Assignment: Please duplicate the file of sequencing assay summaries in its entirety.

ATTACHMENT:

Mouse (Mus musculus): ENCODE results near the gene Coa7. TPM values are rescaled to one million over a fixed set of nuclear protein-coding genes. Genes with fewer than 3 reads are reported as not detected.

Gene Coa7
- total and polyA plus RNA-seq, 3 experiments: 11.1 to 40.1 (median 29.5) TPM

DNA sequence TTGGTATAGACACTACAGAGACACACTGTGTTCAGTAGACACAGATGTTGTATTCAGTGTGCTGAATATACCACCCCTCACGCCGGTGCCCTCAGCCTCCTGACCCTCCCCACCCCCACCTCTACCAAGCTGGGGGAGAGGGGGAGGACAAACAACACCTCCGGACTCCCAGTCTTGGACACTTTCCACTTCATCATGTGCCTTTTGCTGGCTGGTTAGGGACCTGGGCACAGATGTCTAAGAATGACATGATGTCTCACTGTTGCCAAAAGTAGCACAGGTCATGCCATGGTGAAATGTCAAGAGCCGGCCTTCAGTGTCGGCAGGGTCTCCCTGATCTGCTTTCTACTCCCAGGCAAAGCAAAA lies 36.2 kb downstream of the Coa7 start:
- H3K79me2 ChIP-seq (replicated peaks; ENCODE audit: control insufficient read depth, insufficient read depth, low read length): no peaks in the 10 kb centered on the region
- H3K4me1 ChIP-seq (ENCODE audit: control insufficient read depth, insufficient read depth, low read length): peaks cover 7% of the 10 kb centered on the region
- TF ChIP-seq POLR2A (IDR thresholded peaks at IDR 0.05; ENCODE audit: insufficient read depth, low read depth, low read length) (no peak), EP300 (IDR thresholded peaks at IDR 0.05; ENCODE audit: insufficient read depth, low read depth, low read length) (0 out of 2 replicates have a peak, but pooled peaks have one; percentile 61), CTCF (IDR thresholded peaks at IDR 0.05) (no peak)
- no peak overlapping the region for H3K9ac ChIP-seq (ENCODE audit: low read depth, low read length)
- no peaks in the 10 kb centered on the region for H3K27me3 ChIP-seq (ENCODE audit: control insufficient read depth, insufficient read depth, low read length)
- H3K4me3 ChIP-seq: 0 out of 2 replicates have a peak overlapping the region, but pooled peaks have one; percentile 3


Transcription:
Mouse (Mus musculus): ENCODE results near the gene Coa7. TPM values are rescaled to one million over a fixed set of nuclear protein-coding genes. Genes with fewer than 3 reads are reported as not detected.

Gene Coa7
- total and polyA plus RNA-seq, 3 experiments: 11.1 to 40.1 (median 29.5) TPM

DNA sequence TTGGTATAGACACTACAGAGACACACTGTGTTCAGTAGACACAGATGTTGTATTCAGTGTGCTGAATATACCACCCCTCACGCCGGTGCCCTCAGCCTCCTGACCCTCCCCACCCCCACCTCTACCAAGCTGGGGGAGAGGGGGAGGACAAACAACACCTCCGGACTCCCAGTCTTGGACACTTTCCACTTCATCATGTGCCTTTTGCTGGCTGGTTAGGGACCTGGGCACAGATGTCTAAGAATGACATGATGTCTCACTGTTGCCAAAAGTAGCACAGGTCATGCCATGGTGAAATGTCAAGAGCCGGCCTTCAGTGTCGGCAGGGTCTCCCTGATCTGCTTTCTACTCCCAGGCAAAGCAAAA lies 36.2 kb downstream of the Coa7 start:
- H3K79me2 ChIP-seq (replicated peaks; ENCODE audit: control insufficient read depth, insufficient read depth, low read length): no peaks in the 10 kb centered on the region
- H3K4me1 ChIP-seq (ENCODE audit: control insufficient read depth, insufficient read depth, low read length): peaks cover 7% of the 10 kb centered on the region
- TF ChIP-seq POLR2A (IDR thresholded peaks at IDR 0.05; ENCODE audit: insufficient read depth, low read depth, low read length) (no peak), EP300 (IDR thresholded peaks at IDR 0.05; ENCODE audit: insufficient read depth, low read depth, low read length) (0 out of 2 replicates have a peak, but pooled peaks have one; percentile 61), CTCF (IDR thresholded peaks at IDR 0.05) (no peak)
- no peak overlapping the region for H3K9ac ChIP-seq (ENCODE audit: low read depth, low read length)
- no peaks in the 10 kb centered on the region for H3K27me3 ChIP-seq (ENCODE audit: control insufficient read depth, insufficient read depth, low read length)
- H3K4me3 ChIP-seq: 0 out of 2 replicates have a peak overlapping the region, but pooled peaks have one; percentile 3